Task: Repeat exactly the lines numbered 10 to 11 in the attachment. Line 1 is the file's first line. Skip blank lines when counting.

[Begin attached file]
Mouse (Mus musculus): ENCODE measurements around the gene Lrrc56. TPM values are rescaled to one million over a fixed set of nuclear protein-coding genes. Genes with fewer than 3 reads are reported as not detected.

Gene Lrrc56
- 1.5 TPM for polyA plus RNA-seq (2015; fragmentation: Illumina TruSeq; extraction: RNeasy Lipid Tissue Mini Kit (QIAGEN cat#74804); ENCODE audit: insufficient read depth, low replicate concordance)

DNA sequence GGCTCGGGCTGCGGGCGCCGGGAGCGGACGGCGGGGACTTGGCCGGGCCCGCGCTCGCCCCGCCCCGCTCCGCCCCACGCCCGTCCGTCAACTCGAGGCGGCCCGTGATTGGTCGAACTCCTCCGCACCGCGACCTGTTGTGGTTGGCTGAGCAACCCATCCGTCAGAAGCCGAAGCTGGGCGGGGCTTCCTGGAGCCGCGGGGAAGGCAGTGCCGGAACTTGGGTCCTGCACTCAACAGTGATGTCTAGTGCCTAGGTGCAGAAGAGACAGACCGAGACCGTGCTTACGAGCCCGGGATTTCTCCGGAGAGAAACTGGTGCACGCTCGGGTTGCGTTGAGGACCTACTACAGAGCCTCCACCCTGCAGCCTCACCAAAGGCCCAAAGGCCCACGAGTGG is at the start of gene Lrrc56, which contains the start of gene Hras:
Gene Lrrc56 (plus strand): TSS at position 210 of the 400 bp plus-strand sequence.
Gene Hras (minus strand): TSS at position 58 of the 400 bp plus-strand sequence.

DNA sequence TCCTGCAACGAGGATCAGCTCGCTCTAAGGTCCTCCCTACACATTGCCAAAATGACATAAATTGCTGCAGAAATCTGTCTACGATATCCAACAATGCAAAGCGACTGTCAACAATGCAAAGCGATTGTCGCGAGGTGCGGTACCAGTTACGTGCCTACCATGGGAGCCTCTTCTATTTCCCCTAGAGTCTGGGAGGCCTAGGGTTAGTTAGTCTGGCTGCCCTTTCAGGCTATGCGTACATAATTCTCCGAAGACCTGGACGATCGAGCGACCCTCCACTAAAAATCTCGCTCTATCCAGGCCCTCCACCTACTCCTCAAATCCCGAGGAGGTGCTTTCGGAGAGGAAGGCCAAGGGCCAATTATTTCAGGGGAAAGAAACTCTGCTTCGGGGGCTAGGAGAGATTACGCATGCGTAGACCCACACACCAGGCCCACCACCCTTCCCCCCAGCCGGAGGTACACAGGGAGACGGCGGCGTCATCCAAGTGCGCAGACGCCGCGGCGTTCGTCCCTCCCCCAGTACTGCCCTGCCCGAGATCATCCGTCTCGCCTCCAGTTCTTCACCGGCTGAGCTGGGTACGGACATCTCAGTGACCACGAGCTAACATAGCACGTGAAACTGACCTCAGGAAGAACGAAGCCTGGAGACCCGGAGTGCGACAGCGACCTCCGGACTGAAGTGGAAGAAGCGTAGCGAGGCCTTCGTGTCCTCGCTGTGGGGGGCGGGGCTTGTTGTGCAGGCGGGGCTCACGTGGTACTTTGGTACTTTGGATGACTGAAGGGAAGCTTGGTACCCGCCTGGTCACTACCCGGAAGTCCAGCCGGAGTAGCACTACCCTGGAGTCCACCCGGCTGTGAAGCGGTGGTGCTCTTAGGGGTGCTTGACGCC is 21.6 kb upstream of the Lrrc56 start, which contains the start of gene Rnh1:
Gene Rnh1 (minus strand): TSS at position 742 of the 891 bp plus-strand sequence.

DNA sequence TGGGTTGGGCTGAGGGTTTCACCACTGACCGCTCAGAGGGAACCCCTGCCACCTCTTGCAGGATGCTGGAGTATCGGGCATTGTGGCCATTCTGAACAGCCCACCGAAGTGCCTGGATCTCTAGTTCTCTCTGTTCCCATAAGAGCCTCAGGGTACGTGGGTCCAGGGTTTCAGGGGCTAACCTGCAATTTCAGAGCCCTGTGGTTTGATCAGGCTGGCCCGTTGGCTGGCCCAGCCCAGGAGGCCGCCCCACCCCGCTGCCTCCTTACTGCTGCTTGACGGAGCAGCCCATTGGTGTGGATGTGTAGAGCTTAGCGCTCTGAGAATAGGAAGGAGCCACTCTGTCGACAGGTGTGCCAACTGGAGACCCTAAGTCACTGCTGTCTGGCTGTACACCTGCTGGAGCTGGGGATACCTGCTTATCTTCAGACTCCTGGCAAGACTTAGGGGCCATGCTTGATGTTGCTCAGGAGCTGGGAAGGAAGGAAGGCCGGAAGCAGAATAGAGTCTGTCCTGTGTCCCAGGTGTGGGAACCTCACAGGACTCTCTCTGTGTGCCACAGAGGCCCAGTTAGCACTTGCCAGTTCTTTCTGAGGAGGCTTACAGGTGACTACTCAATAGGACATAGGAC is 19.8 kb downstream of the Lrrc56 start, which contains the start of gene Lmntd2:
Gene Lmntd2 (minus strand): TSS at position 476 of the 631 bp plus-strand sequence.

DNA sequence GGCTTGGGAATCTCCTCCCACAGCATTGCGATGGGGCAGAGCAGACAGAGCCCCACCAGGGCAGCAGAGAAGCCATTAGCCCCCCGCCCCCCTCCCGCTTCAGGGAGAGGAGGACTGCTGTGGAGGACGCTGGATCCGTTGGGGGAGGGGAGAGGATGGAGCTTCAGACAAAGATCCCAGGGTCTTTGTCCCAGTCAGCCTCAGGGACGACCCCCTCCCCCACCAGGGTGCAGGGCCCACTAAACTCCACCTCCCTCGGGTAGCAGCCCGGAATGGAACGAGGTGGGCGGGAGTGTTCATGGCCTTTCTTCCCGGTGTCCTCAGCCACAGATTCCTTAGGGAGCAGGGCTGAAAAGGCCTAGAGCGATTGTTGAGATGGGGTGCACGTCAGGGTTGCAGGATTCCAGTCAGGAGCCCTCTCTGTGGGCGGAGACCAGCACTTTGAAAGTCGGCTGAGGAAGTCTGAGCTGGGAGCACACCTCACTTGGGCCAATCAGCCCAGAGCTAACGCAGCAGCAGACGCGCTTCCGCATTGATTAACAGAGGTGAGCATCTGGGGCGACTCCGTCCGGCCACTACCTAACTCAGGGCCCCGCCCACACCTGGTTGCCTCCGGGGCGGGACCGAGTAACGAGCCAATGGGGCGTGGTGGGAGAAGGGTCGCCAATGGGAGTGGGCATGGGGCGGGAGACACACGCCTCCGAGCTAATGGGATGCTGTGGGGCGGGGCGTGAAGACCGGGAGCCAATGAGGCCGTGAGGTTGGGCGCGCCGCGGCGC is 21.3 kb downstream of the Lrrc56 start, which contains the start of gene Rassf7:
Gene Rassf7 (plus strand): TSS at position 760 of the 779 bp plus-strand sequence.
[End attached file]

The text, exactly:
Gene Lmntd2 (minus strand): TSS at position 476 of the 631 bp plus-strand sequence.

DNA sequence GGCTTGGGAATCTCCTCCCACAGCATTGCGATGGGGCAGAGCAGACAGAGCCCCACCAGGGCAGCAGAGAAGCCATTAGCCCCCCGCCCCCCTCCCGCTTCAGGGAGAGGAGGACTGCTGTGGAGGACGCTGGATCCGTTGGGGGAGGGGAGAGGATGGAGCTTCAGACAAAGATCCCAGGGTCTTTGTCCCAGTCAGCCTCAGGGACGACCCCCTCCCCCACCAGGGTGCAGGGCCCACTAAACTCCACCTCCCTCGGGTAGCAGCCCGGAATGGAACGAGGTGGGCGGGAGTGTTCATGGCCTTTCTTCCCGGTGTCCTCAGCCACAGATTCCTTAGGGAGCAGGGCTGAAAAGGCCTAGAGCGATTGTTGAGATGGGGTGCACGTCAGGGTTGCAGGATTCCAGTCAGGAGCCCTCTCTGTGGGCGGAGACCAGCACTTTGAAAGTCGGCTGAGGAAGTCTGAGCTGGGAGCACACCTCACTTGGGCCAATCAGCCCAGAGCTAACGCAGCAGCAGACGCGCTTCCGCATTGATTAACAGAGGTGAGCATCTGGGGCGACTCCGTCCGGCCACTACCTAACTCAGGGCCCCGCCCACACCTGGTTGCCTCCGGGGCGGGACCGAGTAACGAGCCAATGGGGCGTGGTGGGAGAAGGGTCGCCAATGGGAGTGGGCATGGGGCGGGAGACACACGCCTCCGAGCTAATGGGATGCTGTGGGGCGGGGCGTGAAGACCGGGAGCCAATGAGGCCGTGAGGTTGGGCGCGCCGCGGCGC is 21.3 kb downstream of the Lrrc56 start, which contains the start of gene Rassf7: